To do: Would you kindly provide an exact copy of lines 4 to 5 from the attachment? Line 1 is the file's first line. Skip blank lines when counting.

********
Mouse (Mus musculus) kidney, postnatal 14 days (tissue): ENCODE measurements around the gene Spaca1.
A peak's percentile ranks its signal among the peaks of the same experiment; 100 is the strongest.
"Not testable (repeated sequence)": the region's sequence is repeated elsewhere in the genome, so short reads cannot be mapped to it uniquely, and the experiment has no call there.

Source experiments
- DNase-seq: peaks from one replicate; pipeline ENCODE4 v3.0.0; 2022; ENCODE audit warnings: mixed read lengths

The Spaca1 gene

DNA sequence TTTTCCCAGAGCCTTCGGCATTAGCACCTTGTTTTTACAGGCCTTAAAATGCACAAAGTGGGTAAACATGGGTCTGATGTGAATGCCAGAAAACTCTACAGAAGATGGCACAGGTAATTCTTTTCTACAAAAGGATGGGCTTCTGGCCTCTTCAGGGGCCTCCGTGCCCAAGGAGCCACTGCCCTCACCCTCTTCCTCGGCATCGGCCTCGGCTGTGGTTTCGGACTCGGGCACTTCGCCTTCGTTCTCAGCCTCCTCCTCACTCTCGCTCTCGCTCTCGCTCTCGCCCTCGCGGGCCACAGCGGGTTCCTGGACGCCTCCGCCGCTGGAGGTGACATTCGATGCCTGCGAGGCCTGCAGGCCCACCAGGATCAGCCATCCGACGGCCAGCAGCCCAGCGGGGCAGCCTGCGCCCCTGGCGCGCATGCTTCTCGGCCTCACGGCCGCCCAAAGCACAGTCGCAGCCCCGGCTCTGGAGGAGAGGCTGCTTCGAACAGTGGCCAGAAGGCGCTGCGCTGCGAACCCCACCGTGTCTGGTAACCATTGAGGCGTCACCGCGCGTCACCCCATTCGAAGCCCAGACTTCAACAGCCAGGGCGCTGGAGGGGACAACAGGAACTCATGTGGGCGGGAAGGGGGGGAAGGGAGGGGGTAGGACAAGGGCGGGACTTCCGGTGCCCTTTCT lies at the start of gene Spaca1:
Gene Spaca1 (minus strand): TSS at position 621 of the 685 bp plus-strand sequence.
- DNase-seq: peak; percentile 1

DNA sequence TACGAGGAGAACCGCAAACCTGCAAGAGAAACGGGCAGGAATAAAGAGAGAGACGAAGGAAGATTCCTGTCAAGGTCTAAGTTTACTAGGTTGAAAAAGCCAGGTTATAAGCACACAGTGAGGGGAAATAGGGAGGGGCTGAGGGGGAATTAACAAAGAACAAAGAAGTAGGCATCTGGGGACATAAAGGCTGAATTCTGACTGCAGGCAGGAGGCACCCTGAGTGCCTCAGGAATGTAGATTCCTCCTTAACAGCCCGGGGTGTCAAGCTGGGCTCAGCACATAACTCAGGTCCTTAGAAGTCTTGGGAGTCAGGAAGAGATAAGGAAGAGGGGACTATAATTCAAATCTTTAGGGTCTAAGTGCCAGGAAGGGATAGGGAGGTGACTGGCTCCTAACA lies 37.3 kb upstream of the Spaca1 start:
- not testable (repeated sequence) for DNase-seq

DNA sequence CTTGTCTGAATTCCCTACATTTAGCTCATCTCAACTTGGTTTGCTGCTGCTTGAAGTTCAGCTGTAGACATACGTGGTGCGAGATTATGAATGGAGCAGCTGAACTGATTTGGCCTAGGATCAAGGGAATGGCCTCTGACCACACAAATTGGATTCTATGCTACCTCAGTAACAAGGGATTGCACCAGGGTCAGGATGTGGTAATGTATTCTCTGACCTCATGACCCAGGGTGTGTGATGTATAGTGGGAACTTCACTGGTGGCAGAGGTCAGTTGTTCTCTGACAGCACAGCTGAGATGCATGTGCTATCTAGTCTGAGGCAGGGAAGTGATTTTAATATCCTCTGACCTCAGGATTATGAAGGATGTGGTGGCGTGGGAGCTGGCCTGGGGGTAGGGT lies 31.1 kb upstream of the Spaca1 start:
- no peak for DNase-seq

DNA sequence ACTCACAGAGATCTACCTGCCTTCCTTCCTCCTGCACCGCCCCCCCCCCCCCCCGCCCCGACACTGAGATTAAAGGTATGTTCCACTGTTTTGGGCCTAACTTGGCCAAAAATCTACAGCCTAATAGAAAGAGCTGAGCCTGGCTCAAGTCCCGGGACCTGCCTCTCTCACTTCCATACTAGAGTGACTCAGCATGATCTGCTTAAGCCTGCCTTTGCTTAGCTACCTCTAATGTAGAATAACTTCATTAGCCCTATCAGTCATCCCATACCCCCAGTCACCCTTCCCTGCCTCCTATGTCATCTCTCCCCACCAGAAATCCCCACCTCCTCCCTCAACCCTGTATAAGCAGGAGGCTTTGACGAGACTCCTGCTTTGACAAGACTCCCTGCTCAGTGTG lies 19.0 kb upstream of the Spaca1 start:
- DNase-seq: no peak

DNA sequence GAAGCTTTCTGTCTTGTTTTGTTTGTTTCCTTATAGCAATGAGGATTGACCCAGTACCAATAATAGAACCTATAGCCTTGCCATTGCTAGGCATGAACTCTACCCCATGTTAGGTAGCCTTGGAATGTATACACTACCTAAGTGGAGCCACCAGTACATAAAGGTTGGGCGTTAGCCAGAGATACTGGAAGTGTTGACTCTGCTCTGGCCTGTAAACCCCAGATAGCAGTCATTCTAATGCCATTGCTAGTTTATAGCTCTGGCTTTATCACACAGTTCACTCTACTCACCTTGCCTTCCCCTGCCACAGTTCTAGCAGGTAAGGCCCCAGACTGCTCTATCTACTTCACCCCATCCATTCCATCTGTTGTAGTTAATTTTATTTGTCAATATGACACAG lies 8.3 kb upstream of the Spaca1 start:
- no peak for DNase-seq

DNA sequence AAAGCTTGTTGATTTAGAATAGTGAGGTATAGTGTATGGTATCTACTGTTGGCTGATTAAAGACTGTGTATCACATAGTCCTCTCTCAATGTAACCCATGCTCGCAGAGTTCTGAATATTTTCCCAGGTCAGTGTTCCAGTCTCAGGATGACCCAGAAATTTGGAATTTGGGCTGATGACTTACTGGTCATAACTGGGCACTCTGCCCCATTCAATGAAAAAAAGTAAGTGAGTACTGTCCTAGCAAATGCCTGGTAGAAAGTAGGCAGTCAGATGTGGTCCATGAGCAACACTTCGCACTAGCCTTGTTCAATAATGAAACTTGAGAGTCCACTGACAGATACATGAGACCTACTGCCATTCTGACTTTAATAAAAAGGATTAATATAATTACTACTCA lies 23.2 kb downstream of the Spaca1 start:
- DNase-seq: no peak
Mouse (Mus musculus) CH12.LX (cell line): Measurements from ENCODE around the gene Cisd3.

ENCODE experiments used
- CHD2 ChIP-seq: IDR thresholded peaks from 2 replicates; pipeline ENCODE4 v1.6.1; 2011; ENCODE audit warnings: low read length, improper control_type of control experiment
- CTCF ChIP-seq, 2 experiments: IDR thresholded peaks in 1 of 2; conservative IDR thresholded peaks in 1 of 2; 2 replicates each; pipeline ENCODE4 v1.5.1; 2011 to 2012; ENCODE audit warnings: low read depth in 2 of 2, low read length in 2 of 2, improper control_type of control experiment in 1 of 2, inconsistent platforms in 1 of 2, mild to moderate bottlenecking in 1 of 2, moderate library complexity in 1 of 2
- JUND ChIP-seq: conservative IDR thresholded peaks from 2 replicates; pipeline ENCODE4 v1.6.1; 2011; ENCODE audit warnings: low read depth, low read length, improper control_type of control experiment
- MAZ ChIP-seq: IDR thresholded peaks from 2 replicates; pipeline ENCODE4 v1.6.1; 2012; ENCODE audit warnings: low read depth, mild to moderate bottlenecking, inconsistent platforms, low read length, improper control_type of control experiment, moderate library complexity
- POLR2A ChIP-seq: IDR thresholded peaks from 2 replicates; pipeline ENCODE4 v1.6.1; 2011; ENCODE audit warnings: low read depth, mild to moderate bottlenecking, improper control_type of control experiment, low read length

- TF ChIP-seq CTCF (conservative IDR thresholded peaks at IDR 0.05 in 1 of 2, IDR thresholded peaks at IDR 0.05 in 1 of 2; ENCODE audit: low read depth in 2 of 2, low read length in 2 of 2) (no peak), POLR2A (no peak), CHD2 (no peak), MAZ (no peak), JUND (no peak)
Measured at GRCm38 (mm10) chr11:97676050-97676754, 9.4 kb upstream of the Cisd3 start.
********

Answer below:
Source experiments
- DNase-seq: peaks from one replicate; pipeline ENCODE4 v3.0.0; 2022; ENCODE audit warnings: mixed read lengths